Journal of Sol-Gel Science and Technology

, Volume 44, Issue 2, pp 111–118 | Cite as

Sol–gel preparation and properties of hydroxypropylcellulose–titania hybrid thin films

  • Mariko Kusabe
  • Hiromitsu Kozuka
  • Satoru Abe
  • Hiroshi Suzuki
Original Paper


Hydroxypropylcellulose (HPC)–titania hybrid thin films were prepared by sol–gel method where titanium tetraisopropoxide Ti(OC3H 7 i )4 was hydrolyzed under acidic conditions in the presence of HPC, followed by dip-coating and drying at 120 °C for 24 h. The viscosity average molecular weight of HPC was 55,000–70,000 or 110,000–150,000, and the TiO2/(HPC + TiO2) mass ratio ranged from 0 to 1, which was calculated on the assumption that all Ti(OC3H 7 i )4 is converted into TiO2. The films were 0.35–1.0 μm thick, transparent in visible region and opaque in ultraviolet (UV) region, where the optical absorption coefficient in UV region increased with increasing titania content. The refractive index increased with increasing titania content, ranging from 1.6 to 1.8 for the hybrid thin films. The pencil hardness increased from 6B to 5H, the durability in hot water significantly increased and the contact angle of water on films increased from 35° to 89° with increasing titania content. Crack-free films could be deposited on organic polymer substrates irrespective of titania or HPC contents, where cracking did not occur at higher HPC contents even when the substrate was bent.


Sol–gel process Thin films Coating Hydroxypropylcellulose Titania Organic–inorganic hybrids Hardness Wettability Durability UV absorption 



This work is financially supported by the High Technology Research Center of Kansai University.


  1. 1.
    Sequeira S, Evtuguin DV, Portugal I, Esculcas AP (2007) Mater Sci Eng C-Biomim Supramol Syst 27:172Google Scholar
  2. 2.
    Ruan D, Huang QL, Zhang LN (2005) Macromol Mater Eng 290:1017CrossRefGoogle Scholar
  3. 3.
    Garvey SJ, Anand SC, Rowe T, Horrocks AR, Walker DG (1996) Polym Degrad Stab 54:413CrossRefGoogle Scholar
  4. 4.
    Neyestanaki AK, Lindfors LE (1994) Combust Sci Technol 97:121CrossRefGoogle Scholar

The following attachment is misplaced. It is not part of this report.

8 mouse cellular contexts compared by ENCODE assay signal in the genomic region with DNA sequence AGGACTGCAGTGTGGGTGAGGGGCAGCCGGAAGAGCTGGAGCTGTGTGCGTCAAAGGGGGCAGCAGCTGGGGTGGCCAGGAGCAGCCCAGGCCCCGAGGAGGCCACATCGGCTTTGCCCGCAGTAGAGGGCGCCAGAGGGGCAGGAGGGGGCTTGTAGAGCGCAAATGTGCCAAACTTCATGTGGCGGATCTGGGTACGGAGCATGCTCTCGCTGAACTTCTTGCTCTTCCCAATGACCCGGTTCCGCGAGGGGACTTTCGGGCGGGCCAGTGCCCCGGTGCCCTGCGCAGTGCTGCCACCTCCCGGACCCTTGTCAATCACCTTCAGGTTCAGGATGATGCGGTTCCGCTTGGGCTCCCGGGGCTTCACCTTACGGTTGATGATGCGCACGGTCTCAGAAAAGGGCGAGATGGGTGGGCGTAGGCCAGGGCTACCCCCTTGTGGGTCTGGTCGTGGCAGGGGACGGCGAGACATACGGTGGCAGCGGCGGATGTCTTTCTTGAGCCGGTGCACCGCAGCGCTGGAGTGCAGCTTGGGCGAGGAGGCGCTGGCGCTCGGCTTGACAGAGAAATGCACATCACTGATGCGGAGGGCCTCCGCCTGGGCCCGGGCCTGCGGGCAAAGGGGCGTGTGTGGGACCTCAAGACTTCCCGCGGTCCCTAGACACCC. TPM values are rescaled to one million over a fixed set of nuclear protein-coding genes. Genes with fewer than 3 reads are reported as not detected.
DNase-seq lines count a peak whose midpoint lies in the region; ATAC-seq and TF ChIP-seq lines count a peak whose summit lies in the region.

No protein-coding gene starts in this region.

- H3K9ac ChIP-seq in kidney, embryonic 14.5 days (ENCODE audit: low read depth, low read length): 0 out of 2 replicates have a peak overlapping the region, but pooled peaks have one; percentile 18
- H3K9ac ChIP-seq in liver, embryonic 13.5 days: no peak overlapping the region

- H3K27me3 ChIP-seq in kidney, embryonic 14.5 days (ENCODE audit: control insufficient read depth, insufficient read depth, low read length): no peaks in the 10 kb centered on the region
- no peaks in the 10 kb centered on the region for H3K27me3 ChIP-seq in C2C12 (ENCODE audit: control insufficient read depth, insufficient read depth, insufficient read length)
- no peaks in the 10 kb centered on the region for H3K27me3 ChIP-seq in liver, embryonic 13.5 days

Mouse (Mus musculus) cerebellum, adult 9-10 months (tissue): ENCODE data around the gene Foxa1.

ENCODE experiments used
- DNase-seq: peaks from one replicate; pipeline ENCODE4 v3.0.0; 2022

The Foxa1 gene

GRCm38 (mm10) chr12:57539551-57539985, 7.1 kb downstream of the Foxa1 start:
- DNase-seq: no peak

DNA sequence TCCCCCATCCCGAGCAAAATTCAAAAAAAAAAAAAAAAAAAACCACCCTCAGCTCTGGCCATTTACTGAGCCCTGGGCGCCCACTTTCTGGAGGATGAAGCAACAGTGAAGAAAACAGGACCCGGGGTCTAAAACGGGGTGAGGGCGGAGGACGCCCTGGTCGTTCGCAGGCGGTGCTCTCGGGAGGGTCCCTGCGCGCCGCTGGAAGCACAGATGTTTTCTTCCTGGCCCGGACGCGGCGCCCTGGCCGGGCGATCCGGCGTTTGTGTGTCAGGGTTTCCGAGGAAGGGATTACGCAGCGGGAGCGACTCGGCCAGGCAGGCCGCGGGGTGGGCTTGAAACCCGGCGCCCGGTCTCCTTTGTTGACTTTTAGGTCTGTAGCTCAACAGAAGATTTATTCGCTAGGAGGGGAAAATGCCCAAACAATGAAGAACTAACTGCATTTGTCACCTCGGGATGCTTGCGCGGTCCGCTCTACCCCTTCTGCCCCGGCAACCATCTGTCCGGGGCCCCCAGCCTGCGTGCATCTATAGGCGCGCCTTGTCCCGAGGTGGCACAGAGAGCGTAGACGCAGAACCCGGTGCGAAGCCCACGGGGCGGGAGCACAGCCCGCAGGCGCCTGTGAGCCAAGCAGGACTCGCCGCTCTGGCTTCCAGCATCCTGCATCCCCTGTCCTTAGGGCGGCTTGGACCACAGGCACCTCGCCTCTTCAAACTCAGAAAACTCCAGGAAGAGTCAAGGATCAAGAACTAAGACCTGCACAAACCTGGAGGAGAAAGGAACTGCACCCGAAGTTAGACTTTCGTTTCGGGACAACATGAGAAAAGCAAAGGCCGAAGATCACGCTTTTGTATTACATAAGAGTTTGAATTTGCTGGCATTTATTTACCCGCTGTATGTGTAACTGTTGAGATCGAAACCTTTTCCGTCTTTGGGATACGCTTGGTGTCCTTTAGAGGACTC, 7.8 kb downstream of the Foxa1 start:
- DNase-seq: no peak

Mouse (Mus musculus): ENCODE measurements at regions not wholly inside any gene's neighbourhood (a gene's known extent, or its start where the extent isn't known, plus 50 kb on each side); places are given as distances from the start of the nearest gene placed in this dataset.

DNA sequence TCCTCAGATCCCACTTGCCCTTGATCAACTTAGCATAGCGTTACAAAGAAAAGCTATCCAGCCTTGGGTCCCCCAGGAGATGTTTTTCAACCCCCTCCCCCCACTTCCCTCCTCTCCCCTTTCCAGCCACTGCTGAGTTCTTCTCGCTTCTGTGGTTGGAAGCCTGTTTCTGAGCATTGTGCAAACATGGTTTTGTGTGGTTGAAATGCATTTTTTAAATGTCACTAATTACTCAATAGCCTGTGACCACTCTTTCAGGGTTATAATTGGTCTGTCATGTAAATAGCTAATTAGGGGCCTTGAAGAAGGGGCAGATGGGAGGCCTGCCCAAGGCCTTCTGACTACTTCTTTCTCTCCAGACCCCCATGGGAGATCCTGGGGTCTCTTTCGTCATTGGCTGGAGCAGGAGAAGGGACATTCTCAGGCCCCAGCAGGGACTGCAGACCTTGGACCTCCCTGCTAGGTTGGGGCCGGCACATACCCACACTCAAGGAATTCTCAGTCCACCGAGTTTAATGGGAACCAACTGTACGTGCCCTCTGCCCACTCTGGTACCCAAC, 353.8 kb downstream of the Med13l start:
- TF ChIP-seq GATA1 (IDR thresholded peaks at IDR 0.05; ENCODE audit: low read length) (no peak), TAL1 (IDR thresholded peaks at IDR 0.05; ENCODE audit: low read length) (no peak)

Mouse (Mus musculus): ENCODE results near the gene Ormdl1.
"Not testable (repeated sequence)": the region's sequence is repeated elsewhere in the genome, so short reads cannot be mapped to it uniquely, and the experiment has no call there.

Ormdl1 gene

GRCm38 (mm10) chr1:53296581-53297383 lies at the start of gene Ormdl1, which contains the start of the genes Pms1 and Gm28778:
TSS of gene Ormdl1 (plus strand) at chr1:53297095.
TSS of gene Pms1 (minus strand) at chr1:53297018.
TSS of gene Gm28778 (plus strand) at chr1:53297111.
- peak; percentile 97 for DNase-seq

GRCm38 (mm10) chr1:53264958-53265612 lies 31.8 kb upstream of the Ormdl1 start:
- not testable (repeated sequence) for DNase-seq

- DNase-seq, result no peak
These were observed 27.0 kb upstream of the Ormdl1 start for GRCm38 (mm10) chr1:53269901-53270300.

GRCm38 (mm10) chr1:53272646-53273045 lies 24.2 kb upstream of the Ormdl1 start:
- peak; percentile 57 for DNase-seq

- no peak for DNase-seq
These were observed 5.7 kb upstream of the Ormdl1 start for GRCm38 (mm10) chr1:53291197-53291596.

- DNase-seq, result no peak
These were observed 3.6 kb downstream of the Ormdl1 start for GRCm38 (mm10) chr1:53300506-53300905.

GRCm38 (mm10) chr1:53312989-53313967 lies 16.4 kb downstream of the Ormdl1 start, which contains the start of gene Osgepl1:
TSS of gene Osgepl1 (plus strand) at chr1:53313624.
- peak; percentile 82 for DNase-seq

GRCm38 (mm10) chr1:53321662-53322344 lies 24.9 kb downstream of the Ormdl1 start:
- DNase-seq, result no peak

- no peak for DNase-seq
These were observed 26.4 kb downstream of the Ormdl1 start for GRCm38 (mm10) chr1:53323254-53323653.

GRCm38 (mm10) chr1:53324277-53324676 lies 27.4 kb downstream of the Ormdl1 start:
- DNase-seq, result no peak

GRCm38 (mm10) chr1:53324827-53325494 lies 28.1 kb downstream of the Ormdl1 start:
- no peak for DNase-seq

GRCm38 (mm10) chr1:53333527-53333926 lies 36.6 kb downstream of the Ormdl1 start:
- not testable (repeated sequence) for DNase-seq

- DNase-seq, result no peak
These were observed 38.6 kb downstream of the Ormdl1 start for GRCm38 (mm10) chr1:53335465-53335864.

5. 5.
    Wojciechowski P, Halamus T, Pietsch U (2006) Mater Sci Poland 24:507Google Scholar
  6. 6.
    Yano S, Iwata K, Kurita K (1998) Mater Sci Eng C-Biomim Supramol Syst 6:75Google Scholar
  7. 7.
    Nagpal VJ, Davis RM, Desu SB (1995) J Mater Res 10:3068Google Scholar
  8. 8.
    Zhao G, Tian Q, Liu Q, Han G (2005) Surf Coat Technol 198:55CrossRefGoogle Scholar
  9. 9.
    Borgo CA, Lazarin AM, Kholin YV, Landers R, Gushikem Y (2004) J Brazilian Chem Soc 15:50Google Scholar
  10. 10.
    Kelley SS, Filley J, Greenberg AR, Peterson P, Krantz WB (2002) Int J Polym Anal Character 7:162CrossRefGoogle Scholar
  11. 11.
    Lazarin AM, Gushikem Y (2002) J Brazilian Chem Soc 13:88Google Scholar
  12. 12.
    Shojaie SS, Rials TG, Kelley SS (1996) J Appl Polym Sci 6:151Google Scholar
  13. 13.
    Yoshinaga I, Katayama S (1996) J Sol–Gel Sci Technol 6:151CrossRefGoogle Scholar
  14. 14.
    Ravirajan P, Bradley DDC, Nelson J, Haque SA, Durrant JR, Smit HJP, Kroon JM (2005) Appl Phys Lett 86:143101CrossRefGoogle Scholar
  15. 15.
    Xiong MN, Zhou SX, You B, Wu LM (2005) J Polym Sci Part B Polym Phys 43:63CrossRefGoogle Scholar
  16. 16.
    Agag T, Tsuchiya H, Takeichi T (2004) Polymer 45:7903CrossRefGoogle Scholar
  17. 17.
    Schnitzler DC, Zarbin AJG (2004) J Brazilian Chem Soc 15:378Google Scholar
  18. 18.
    Strohm H, Sgraja M, Bertling J, Lobmann P (2003) J Mater Sci 38:1605CrossRefGoogle Scholar
  19. 19.
    Kwak SY, KimSH, Kim SS (2001) Environ Sci Technol 35:2388CrossRefGoogle Scholar
  20. 20.
    Ding HM, Ram MK, Nicolini C (2002) J Mater Chem 12:3585CrossRefGoogle Scholar
  21. 21.
    Ding HM, Ram MK, Nicolini C (2001) J Nanosci Nanotechnol 1:207CrossRefGoogle Scholar
  22. 22.
    Ahmad Z, Sarwar MI, Wang S, Mark JE (1997) Polymer 38:4523CrossRefGoogle Scholar
  23. 23.
    Almeida RM, Marques AC (1994) In: Sakka S (ed) Handbook of sol–gel science and technology: processing and characterization and applications, vol II. Kluwer Academic Publishers, Boston, p 81Google Scholar
  24. 24.
    Colthup NB, Daly LH, Wiberly SE (1990) Introduction to infrared and raman spectroscopy, 3rd edn. Academic Press, San DiegoGoogle Scholar
  25. 25.
    Cabana A, Aït-Kadi A, Juhász J (1997) J Colloid Interf Sci 190:307CrossRefGoogle Scholar
  26. 26.
    Stoyanov ES, Reed CA (2004) J Phys Chem A 108:907CrossRefGoogle Scholar
  27. 27.
    Derosa RL, Trapasso JA (2002) J Mater Sci 37:1079CrossRefGoogle Scholar

Copyright information

© Springer Science+Business Media, LLC 2007

Authors and Affiliations

  • Mariko Kusabe
    • 1
  • Hiromitsu Kozuka
    • 1
  • Satoru Abe
    • 2
  • Hiroshi Suzuki
    • 2
  1. 1.Department of Materials Science and EngineeringKansai UniversitySuitaJapan
  2. 2.R & D Laboratory for High-Performance MaterialsNippon Soda Co., LtdIchiharaJapan

Personalised recommendations